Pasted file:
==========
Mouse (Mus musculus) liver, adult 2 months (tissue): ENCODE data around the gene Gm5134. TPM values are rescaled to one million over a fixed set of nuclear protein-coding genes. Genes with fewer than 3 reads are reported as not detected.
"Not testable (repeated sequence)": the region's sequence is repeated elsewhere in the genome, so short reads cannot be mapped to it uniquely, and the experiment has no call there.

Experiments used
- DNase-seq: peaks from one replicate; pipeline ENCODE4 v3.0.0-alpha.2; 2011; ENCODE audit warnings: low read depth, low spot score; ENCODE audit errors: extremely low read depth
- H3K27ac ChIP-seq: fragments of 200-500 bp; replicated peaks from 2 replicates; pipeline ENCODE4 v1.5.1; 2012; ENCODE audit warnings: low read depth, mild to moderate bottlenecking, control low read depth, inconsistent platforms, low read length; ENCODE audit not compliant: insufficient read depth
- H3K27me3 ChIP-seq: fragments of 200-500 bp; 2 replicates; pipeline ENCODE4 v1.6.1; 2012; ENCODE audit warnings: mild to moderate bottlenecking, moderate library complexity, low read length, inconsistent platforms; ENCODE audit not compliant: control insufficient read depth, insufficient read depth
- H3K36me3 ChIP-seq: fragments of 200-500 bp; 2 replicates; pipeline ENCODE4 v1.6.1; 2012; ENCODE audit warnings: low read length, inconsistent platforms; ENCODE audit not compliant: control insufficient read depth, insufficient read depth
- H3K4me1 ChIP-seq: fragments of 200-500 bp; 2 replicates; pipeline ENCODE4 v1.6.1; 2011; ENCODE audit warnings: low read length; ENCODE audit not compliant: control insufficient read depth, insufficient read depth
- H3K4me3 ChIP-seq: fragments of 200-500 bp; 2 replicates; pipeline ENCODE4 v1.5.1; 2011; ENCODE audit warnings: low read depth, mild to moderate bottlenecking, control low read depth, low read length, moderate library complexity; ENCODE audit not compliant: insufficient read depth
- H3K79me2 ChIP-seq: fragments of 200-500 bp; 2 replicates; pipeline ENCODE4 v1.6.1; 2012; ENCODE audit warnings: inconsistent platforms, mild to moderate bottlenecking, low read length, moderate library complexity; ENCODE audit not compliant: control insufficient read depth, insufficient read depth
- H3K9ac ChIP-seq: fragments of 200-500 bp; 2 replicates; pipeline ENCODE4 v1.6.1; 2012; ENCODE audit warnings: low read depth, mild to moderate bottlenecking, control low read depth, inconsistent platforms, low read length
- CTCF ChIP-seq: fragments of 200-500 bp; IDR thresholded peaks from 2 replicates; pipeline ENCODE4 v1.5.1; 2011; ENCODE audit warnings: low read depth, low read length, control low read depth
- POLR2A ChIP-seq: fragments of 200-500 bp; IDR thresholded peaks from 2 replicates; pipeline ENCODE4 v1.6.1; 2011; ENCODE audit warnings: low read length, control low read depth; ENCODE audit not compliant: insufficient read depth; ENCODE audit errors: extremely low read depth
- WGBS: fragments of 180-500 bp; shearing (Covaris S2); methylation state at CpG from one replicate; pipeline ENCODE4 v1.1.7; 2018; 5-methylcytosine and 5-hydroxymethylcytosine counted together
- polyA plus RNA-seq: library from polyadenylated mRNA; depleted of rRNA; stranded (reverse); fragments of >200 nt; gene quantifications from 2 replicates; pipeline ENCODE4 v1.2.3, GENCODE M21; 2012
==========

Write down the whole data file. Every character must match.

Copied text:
Mouse (Mus musculus) liver, adult 2 months (tissue): ENCODE data around the gene Gm5134. TPM values are rescaled to one million over a fixed set of nuclear protein-coding genes. Genes with fewer than 3 reads are reported as not detected.
"Not testable (repeated sequence)": the region's sequence is repeated elsewhere in the genome, so short reads cannot be mapped to it uniquely, and the experiment has no call there.

Experiments used
- DNase-seq: peaks from one replicate; pipeline ENCODE4 v3.0.0-alpha.2; 2011; ENCODE audit warnings: low read depth, low spot score; ENCODE audit errors: extremely low read depth
- H3K27ac ChIP-seq: fragments of 200-500 bp; replicated peaks from 2 replicates; pipeline ENCODE4 v1.5.1; 2012; ENCODE audit warnings: low read depth, mild to moderate bottlenecking, control low read depth, inconsistent platforms, low read length; ENCODE audit not compliant: insufficient read depth
- H3K27me3 ChIP-seq: fragments of 200-500 bp; 2 replicates; pipeline ENCODE4 v1.6.1; 2012; ENCODE audit warnings: mild to moderate bottlenecking, moderate library complexity, low read length, inconsistent platforms; ENCODE audit not compliant: control insufficient read depth, insufficient read depth
- H3K36me3 ChIP-seq: fragments of 200-500 bp; 2 replicates; pipeline ENCODE4 v1.6.1; 2012; ENCODE audit warnings: low read length, inconsistent platforms; ENCODE audit not compliant: control insufficient read depth, insufficient read depth
- H3K4me1 ChIP-seq: fragments of 200-500 bp; 2 replicates; pipeline ENCODE4 v1.6.1; 2011; ENCODE audit warnings: low read length; ENCODE audit not compliant: control insufficient read depth, insufficient read depth
- H3K4me3 ChIP-seq: fragments of 200-500 bp; 2 replicates; pipeline ENCODE4 v1.5.1; 2011; ENCODE audit warnings: low read depth, mild to moderate bottlenecking, control low read depth, low read length, moderate library complexity; ENCODE audit not compliant: insufficient read depth
- H3K79me2 ChIP-seq: fragments of 200-500 bp; 2 replicates; pipeline ENCODE4 v1.6.1; 2012; ENCODE audit warnings: inconsistent platforms, mild to moderate bottlenecking, low read length, moderate library complexity; ENCODE audit not compliant: control insufficient read depth, insufficient read depth
- H3K9ac ChIP-seq: fragments of 200-500 bp; 2 replicates; pipeline ENCODE4 v1.6.1; 2012; ENCODE audit warnings: low read depth, mild to moderate bottlenecking, control low read depth, inconsistent platforms, low read length
- CTCF ChIP-seq: fragments of 200-500 bp; IDR thresholded peaks from 2 replicates; pipeline ENCODE4 v1.5.1; 2011; ENCODE audit warnings: low read depth, low read length, control low read depth
- POLR2A ChIP-seq: fragments of 200-500 bp; IDR thresholded peaks from 2 replicates; pipeline ENCODE4 v1.6.1; 2011; ENCODE audit warnings: low read length, control low read depth; ENCODE audit not compliant: insufficient read depth; ENCODE audit errors: extremely low read depth
- WGBS: fragments of 180-500 bp; shearing (Covaris S2); methylation state at CpG from one replicate; pipeline ENCODE4 v1.1.7; 2018; 5-methylcytosine and 5-hydroxymethylcytosine counted together
- polyA plus RNA-seq: library from polyadenylated mRNA; depleted of rRNA; stranded (reverse); fragments of >200 nt; gene quantifications from 2 replicates; pipeline ENCODE4 v1.2.3, GENCODE M21; 2012